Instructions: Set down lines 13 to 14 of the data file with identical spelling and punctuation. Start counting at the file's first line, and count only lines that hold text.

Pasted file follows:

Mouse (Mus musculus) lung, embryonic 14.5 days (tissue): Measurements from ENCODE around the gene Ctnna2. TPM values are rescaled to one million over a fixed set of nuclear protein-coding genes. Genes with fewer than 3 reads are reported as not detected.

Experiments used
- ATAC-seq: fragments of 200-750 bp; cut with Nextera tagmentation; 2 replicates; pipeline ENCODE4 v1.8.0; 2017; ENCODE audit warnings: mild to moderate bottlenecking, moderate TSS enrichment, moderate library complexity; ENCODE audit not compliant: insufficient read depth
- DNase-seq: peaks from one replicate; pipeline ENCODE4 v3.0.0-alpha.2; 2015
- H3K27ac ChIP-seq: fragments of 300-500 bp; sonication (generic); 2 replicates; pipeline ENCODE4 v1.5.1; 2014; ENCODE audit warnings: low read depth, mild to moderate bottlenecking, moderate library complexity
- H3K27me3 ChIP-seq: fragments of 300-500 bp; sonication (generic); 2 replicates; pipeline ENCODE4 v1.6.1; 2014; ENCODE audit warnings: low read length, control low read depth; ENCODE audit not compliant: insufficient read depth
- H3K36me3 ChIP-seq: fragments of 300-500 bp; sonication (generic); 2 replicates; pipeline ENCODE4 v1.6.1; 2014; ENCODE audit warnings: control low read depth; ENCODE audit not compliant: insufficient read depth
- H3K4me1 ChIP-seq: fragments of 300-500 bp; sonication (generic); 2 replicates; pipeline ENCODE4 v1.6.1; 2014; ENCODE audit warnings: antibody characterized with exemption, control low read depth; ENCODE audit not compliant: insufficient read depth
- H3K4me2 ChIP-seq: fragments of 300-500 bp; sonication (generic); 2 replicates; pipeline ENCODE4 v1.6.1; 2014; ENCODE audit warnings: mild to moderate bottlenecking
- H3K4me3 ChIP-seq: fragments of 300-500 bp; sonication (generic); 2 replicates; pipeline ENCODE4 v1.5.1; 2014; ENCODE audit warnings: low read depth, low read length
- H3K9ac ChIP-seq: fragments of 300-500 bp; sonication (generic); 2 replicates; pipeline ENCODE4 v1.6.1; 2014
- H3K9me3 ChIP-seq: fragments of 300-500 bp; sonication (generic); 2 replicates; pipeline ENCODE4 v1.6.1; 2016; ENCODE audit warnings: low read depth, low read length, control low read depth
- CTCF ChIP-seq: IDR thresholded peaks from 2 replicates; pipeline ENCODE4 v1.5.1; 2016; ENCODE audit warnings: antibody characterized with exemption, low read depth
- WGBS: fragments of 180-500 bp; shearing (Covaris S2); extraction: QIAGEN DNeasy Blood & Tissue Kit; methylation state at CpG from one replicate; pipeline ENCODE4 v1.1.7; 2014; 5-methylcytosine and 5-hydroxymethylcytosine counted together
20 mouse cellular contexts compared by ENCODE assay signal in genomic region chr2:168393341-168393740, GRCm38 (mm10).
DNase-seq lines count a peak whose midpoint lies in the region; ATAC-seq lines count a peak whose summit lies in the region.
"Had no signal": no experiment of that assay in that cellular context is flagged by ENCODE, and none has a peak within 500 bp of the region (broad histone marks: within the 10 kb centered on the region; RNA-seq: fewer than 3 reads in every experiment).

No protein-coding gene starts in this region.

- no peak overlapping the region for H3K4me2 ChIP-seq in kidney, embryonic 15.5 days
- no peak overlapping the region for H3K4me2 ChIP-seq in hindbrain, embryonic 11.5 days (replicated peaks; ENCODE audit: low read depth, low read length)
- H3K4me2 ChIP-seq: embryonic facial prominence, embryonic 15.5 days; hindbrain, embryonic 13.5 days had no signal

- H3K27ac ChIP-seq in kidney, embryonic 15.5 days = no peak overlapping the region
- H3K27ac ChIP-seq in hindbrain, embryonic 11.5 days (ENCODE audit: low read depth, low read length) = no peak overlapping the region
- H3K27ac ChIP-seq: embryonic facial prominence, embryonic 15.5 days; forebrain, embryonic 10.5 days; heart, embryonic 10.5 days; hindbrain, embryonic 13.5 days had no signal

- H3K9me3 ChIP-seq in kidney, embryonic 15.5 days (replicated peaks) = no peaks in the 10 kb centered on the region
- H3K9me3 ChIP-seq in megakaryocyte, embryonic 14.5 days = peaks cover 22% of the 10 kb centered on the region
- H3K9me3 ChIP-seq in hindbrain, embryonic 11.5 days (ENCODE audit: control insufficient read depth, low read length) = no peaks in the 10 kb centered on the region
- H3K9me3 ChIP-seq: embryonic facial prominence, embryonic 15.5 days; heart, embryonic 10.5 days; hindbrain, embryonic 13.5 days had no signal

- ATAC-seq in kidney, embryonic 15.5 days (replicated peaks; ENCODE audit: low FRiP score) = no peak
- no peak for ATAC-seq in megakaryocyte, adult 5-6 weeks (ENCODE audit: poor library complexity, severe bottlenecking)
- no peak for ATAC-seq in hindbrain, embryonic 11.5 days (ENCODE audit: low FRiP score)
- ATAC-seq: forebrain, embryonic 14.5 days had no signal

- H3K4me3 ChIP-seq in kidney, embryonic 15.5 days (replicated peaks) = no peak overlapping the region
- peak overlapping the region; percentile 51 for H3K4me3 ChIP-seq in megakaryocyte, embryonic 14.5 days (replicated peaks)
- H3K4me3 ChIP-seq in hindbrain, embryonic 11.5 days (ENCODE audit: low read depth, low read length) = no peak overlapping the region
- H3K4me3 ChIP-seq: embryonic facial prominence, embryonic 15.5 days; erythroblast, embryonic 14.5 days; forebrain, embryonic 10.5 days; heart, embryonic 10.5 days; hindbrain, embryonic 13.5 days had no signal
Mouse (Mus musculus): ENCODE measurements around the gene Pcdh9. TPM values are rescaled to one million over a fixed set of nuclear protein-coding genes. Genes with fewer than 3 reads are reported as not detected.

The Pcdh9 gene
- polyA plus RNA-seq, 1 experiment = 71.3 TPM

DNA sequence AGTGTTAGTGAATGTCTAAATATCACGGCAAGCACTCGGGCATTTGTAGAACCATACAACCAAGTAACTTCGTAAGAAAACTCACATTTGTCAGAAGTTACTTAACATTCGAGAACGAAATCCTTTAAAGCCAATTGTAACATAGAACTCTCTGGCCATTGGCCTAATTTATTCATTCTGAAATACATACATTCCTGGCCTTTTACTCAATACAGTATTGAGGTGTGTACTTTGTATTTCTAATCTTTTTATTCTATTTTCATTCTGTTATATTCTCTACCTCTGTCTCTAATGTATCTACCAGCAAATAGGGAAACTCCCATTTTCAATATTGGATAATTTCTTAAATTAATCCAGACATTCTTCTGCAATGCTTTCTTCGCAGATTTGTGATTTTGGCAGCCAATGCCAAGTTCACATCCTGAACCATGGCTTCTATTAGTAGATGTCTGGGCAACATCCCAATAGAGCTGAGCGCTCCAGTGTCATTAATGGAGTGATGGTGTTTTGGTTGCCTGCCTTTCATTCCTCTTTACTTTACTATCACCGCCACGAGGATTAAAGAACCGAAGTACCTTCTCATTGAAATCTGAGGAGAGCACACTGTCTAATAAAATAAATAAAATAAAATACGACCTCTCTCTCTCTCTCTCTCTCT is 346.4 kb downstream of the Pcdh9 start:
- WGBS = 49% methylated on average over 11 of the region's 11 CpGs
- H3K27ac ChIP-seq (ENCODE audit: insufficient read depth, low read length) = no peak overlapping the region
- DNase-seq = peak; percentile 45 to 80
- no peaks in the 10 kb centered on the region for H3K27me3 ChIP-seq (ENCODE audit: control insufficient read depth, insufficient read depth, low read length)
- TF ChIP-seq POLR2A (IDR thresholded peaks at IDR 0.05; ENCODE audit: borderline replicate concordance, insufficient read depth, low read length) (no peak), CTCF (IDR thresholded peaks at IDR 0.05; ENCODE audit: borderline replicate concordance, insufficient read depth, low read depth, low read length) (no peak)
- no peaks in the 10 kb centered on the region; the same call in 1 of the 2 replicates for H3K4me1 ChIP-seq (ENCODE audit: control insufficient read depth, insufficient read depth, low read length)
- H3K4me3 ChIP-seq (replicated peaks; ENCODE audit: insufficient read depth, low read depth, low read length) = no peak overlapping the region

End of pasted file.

- CTCF ChIP-seq: IDR thresholded peaks from 2 replicates; pipeline ENCODE4 v1.5.1; 2016; ENCODE audit warnings: antibody characterized with exemption, low read depth
- WGBS: fragments of 180-500 bp; shearing (Covaris S2); extraction: QIAGEN DNeasy Blood & Tissue Kit; methylation state at CpG from one replicate; pipeline ENCODE4 v1.1.7; 2014; 5-methylcytosine and 5-hydroxymethylcytosine counted together